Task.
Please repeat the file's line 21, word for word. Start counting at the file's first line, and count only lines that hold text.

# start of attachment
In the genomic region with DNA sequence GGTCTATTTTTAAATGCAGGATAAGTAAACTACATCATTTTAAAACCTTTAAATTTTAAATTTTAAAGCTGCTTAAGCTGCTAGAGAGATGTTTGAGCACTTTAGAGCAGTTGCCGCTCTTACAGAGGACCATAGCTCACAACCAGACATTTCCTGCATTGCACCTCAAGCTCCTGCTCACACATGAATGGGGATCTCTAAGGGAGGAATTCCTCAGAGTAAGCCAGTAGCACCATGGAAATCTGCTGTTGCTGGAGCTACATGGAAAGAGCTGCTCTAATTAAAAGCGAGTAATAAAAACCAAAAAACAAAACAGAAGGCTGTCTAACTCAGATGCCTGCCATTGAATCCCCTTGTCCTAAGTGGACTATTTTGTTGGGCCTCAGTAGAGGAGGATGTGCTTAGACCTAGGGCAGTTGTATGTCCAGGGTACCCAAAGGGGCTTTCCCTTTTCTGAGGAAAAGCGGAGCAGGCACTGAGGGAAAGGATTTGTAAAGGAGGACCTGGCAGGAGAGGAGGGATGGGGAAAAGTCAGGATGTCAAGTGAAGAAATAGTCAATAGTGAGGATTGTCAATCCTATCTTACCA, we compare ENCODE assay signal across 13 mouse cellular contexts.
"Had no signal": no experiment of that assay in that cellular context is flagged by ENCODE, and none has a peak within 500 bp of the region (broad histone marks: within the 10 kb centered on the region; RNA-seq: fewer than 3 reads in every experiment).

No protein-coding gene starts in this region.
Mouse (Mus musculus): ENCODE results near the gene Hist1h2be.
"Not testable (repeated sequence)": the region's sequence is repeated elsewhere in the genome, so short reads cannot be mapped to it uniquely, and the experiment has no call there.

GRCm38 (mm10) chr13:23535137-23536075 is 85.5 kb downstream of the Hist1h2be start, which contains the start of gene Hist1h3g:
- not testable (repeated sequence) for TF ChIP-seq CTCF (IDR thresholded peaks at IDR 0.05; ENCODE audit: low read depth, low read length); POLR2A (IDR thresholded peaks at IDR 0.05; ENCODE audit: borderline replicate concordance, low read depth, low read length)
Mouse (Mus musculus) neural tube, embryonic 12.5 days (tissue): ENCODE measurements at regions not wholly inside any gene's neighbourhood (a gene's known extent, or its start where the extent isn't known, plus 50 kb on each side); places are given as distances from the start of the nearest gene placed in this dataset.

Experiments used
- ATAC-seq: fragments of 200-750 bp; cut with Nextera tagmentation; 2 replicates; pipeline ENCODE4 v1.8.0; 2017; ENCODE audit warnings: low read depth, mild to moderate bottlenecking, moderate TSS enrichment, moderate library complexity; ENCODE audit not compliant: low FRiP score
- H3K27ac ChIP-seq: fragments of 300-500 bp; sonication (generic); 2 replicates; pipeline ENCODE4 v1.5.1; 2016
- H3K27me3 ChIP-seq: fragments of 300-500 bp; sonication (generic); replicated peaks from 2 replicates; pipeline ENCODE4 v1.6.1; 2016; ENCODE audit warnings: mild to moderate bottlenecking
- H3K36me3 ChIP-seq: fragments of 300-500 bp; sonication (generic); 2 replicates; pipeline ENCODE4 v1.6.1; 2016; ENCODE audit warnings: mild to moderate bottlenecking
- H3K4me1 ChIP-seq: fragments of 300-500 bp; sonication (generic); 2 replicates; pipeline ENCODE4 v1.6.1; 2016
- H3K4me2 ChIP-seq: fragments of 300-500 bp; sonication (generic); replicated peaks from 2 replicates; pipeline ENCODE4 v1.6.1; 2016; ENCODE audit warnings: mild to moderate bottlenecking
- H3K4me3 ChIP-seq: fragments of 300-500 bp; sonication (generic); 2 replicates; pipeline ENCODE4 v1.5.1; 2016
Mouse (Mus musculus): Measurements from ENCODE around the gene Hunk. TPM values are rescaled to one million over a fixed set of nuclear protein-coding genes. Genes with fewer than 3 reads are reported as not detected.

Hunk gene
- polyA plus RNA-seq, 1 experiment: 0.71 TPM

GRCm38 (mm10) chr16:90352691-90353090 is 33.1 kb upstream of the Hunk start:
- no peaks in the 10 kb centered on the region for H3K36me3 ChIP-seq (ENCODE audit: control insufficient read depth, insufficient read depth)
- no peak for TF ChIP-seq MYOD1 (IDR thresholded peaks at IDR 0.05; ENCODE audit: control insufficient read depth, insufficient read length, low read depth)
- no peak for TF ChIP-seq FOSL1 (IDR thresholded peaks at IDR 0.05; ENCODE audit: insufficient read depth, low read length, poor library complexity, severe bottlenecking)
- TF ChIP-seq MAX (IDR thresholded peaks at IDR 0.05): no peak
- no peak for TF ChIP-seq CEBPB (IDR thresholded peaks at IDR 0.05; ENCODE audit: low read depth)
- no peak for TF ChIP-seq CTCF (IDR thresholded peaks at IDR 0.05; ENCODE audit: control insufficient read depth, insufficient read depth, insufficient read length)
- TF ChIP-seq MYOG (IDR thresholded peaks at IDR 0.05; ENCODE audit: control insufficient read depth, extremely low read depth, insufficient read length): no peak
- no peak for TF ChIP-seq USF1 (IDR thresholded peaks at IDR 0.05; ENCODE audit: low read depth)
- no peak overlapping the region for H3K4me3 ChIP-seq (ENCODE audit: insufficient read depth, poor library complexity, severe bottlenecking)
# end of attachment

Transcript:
- no peaks in the 10 kb centered on the region for H3K36me3 ChIP-seq (ENCODE audit: control insufficient read depth, insufficient read depth)